I think there are a couple of things that differentiate not only successful athletes but successful people in all walks of life. I’m a big fan of both business and sports personality interviews and with the growth in podcasting it’s possible to binge listen to and accelerate learning from very succesful athletes and business people. My favourite type of story is the one of the person who starts off in a very ordinary situation and figures a way to either master a sport and gradually rise up to become world class or they build a business from nothing to success. As inspirational and fascinating as the stories of the Steve Jobs or Usain Bolts of this world are it’s almost impossible for me to relate to them. They are just so far from my or for that matter most of our realities as to be fantasy. Listening to someone tell the story of how they have gone from nothing to starting a business to building it to a level of success that, while aspirational is within the scope of most peoples reality I think is a great way to learn. And to be honest it makes a pleasant change to learning from my own mistakes.
This week will likely see a reduction in training hours due to work which as it happens is well timed. I’m starting to feel the effects of the last big block. Ironman visits Dublin for the 70.3 this week on its European Tour and we are the bike partner so it will mean a very busy weekend in work. It’s one of the races I would rather work at than race as I’m able to enjoy the buzz of a huge event without having to worry about racing it. Anyway click on through for this weeks update.
I started this blog I guess as a way to document our attempt to get me back into Kona qualifying shape. I had been following Alan Ryan’s blog tracking his attempt to not only qualify for Kona but to go on and try to win his age group there. I thought it was a great insight into how he trained and how his training differed from mine. I found it so interesting I decided to have a go myself and record how myself and Ais tackled it.
There’s a huge amount of nervousness stating a big goal publicly (crapping myself might be a better way to describe it) there’s always the possibility of failing and falling flat on my face and I’ve invited an audience along to watch. The first time I attempted to qualify for Kona in 2011 I wrote about it in the Outsider magazine and I found it provided me with a great sense of motivation, mostly from the fear of screwing up publicly.
At the moment it feels like I’m getting stronger almost every time I train and that the body is really starting to handle and absorb the training load. I’ve hit almost 40 hours training in the last 10 days including some hard sessions and even with the increased training load I’m still feeling good. There has been a marked improvement over the last 2 weeks. I’ve gotten a new antihistamine which seems to have made a big difference. I’ve also had some time off work which is helping hugely with recovery between sessions.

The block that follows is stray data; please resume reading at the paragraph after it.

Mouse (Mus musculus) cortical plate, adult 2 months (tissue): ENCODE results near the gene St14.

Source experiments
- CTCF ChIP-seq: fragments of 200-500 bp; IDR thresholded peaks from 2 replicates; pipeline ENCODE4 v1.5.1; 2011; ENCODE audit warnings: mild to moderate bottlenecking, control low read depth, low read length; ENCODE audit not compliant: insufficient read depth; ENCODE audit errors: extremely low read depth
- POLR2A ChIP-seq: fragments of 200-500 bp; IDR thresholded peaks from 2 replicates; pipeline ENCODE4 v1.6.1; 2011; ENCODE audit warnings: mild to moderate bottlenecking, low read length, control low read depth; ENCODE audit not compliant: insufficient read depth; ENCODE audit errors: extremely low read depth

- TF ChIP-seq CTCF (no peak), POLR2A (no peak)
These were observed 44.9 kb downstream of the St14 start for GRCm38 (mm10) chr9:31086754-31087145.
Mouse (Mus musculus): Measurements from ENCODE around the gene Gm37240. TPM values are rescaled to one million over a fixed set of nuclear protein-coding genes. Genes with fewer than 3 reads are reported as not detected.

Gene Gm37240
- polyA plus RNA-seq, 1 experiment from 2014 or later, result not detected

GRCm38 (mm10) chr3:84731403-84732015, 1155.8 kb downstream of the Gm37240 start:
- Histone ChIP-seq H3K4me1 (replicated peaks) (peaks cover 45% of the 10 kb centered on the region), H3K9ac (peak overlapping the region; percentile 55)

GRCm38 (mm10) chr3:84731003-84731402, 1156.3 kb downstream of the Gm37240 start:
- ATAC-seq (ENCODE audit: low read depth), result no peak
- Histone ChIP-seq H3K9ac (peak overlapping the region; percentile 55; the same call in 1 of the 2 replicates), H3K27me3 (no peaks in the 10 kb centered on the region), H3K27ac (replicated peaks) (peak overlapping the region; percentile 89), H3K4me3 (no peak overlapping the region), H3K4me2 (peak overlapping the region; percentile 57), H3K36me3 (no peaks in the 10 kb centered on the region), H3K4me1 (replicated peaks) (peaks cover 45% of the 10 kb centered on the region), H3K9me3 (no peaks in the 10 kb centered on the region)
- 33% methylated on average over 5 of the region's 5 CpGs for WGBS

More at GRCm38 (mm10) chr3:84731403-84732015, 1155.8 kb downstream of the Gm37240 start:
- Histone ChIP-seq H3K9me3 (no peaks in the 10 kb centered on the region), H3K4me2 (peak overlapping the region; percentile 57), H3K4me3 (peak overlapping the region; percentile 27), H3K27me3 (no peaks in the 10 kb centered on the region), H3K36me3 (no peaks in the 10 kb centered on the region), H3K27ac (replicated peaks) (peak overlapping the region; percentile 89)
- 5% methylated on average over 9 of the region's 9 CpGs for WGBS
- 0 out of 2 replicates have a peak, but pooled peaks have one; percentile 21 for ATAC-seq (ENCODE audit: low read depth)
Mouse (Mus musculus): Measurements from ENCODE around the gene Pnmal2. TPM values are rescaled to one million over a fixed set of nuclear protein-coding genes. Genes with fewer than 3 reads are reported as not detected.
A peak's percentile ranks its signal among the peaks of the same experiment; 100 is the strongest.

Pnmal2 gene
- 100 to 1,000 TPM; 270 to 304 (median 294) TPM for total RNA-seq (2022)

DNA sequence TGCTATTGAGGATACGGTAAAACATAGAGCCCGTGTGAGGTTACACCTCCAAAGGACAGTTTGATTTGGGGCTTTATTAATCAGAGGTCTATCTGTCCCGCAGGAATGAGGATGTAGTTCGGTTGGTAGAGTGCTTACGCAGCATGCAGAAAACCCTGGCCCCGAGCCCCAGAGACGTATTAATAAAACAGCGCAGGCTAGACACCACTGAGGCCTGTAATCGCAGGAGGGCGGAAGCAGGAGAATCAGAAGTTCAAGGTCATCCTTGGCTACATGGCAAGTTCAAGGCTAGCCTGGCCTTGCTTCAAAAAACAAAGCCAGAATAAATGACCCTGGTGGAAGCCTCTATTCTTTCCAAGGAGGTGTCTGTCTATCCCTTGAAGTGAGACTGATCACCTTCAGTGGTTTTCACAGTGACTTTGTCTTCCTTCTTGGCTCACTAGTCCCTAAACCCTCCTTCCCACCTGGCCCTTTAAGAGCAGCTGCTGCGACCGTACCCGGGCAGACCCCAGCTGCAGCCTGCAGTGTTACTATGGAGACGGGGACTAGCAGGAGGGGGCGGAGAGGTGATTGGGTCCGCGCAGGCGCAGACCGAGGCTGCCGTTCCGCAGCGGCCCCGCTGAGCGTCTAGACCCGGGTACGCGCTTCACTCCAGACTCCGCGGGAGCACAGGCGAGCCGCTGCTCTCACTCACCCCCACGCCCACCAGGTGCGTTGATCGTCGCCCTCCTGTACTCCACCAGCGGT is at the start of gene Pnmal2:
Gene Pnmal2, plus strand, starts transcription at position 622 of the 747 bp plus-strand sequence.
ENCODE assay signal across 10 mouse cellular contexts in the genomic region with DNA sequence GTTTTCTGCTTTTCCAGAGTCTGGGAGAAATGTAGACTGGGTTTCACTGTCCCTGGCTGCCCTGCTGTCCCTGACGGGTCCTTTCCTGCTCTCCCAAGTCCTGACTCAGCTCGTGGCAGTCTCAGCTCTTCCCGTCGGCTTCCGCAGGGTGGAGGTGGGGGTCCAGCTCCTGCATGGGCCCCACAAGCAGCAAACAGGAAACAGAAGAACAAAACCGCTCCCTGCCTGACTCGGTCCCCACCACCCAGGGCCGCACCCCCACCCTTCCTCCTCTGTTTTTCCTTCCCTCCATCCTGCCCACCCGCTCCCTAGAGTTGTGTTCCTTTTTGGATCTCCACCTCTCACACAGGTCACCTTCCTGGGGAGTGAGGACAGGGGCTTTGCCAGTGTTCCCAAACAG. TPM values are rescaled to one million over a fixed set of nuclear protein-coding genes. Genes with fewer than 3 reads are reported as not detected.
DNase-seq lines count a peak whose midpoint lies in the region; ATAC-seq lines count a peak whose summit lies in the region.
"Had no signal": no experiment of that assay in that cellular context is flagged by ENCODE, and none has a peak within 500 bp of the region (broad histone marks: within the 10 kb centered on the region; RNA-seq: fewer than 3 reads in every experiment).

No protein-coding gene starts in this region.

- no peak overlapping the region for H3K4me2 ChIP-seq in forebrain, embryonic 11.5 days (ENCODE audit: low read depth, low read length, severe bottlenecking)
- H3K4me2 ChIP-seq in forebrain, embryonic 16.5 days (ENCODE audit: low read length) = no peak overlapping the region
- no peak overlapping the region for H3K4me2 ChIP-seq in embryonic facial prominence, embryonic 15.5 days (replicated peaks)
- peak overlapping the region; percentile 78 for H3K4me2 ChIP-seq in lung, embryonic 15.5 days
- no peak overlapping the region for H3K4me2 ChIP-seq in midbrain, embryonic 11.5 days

As age group triathletes we have a lot to work on. Three sports to train for, usually a job and possibly a family too. Often the first thing to go while trying to fit everything in is strength and conditioning. I’m regularly asked if an athlete should do gym work, yoga or Pilates as part of Ironman training program and I usually advise to train the main sports first and only if there is time or more importantly a specific need for strength sessions should they do them. But there are a couple of important exceptions to this.
I incorporate strength and conditioning into my training for a couple of reasons.
It’s got to be one of the hardest things to do. To learn how to race an event that’s at least twice as long as any you have ever done before and even if you have done it before you often only get to do it once or maybe twice a year if you’re lucky. I have been fortunate enough to work with a number of excellent coaches since I started racing Ironman and what I’ve learned in that time is that the best of them not only gave me a program to do but they also taught me how to train and more importantly how to race Ironman. Sometimes they’d tell me something, sometimes they’d show me. My favourite lessons were the ones that taught me a skill that I could use on race day. Peter Kern my first Ironman coach regularly got into the open water with me and showed me how to draft both on his feet and on his hip, he taught me to swim in close proximity with another swimmer and not freak out. Another time he ran my long intervals with me telling me to speed up or slow down based on my breathing, telling me to be aware of it at the correct effort. He was big on training and racing on percieved effort. He was the first coach I worked with and through specific sessions and one on one coaching he taught me my first lessons in racing Ironman.